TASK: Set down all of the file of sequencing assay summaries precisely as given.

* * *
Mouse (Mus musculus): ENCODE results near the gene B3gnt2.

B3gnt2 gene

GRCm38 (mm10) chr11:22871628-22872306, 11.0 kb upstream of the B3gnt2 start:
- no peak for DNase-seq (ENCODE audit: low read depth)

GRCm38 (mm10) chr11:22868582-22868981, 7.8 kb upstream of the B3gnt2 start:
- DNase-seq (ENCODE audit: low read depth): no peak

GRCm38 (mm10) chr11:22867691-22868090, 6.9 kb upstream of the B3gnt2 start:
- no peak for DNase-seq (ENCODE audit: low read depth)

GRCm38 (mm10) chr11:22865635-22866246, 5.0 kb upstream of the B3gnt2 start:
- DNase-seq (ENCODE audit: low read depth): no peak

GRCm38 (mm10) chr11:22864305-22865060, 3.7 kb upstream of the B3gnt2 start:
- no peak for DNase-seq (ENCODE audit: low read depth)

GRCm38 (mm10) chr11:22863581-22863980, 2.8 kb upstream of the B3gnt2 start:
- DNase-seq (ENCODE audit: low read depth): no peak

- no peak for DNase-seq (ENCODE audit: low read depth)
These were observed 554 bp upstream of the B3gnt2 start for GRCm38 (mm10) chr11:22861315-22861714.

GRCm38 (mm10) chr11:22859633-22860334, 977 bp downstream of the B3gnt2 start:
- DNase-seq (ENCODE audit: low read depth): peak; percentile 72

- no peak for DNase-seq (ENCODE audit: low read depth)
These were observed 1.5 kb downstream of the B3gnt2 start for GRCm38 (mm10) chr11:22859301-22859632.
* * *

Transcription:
Mouse (Mus musculus): ENCODE results near the gene B3gnt2.

B3gnt2 gene

GRCm38 (mm10) chr11:22871628-22872306, 11.0 kb upstream of the B3gnt2 start:
- no peak for DNase-seq (ENCODE audit: low read depth)

GRCm38 (mm10) chr11:22868582-22868981, 7.8 kb upstream of the B3gnt2 start:
- DNase-seq (ENCODE audit: low read depth): no peak

GRCm38 (mm10) chr11:22867691-22868090, 6.9 kb upstream of the B3gnt2 start:
- no peak for DNase-seq (ENCODE audit: low read depth)

GRCm38 (mm10) chr11:22865635-22866246, 5.0 kb upstream of the B3gnt2 start:
- DNase-seq (ENCODE audit: low read depth): no peak

GRCm38 (mm10) chr11:22864305-22865060, 3.7 kb upstream of the B3gnt2 start:
- no peak for DNase-seq (ENCODE audit: low read depth)

GRCm38 (mm10) chr11:22863581-22863980, 2.8 kb upstream of the B3gnt2 start:
- DNase-seq (ENCODE audit: low read depth): no peak

- no peak for DNase-seq (ENCODE audit: low read depth)
These were observed 554 bp upstream of the B3gnt2 start for GRCm38 (mm10) chr11:22861315-22861714.

GRCm38 (mm10) chr11:22859633-22860334, 977 bp downstream of the B3gnt2 start:
- DNase-seq (ENCODE audit: low read depth): peak; percentile 72

- no peak for DNase-seq (ENCODE audit: low read depth)
These were observed 1.5 kb downstream of the B3gnt2 start for GRCm38 (mm10) chr11:22859301-22859632.